6.2 As always, when something new and so great is to be implemented, there will be resistance to change. Sometimes with objective arguments, but sometimes purely out of fear of change.
7.1 Prof. Heindl presented his ingenious concept about ten years ago. There are many interested parties, but there is no pilot plant yet. So there are STILL concerns among potential investors.
7.2 And, of course, there are competing concepts for electricity storage, such as hydrogen storage, thermal storage, compressed air storage, and cryogenic storage.
As you can see: Energy storage technologies still have a lot of room for improvement in the future – or even for improvement. Promising concepts are emerging around the world, so the much-discussed electricity gap will probably never happen.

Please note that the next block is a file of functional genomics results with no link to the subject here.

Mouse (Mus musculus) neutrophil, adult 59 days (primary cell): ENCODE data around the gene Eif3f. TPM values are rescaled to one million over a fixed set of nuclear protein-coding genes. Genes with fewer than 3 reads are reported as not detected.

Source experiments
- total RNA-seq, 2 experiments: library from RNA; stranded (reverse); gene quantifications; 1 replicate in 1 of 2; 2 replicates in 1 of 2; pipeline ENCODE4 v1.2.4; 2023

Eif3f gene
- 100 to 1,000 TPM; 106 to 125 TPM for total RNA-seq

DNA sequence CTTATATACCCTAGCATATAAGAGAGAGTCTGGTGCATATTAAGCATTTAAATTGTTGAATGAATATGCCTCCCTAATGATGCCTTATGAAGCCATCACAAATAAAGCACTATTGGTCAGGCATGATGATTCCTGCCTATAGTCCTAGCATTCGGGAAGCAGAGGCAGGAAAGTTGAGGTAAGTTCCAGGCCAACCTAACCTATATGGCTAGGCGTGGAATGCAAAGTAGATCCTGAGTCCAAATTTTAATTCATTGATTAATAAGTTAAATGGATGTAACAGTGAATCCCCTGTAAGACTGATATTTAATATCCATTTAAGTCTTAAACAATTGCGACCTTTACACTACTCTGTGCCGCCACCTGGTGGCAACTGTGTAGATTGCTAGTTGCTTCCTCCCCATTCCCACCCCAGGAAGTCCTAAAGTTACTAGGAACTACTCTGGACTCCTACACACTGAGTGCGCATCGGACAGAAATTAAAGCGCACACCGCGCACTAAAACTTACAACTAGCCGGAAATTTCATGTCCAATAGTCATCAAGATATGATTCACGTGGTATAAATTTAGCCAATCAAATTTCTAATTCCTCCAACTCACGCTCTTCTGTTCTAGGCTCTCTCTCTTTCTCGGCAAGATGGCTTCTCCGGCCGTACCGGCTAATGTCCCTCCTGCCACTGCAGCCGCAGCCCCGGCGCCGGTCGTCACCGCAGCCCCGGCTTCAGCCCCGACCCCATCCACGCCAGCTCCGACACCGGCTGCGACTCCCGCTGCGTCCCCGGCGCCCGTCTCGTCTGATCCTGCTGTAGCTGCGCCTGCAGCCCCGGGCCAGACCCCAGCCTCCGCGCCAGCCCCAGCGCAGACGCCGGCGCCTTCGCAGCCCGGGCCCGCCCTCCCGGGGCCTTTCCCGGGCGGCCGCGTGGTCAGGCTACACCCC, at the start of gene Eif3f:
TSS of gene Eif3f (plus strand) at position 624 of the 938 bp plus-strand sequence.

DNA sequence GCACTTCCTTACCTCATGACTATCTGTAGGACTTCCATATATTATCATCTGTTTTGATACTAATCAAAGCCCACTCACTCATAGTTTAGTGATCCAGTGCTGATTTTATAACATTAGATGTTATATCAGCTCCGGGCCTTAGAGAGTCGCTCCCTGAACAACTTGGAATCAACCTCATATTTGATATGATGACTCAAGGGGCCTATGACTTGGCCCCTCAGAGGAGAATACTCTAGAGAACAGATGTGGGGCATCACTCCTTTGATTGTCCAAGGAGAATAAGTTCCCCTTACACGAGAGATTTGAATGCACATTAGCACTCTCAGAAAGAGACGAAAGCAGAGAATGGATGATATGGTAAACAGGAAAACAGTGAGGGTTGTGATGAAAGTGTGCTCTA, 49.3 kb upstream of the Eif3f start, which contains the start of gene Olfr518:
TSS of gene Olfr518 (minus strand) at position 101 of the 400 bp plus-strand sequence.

Will location energy storage systems of this type become a future market? That depends on you. It takes entrepreneurial initiative. That’s practically the only thing that’s really missing here.
Share this post and video as far and wide as possible, maybe you will find an entrepreneur or investor who has the desire, money and courage to make this fascinating idea a reality.
By the way, if you want your company to benefit from the trends and technologies of the future, I invite you to join my Leader’s Strategy Program. In it I advise and accompany you to rethink the future of your company. Here you will find a link to contact me.
Follow these links as well:
Have a bright future!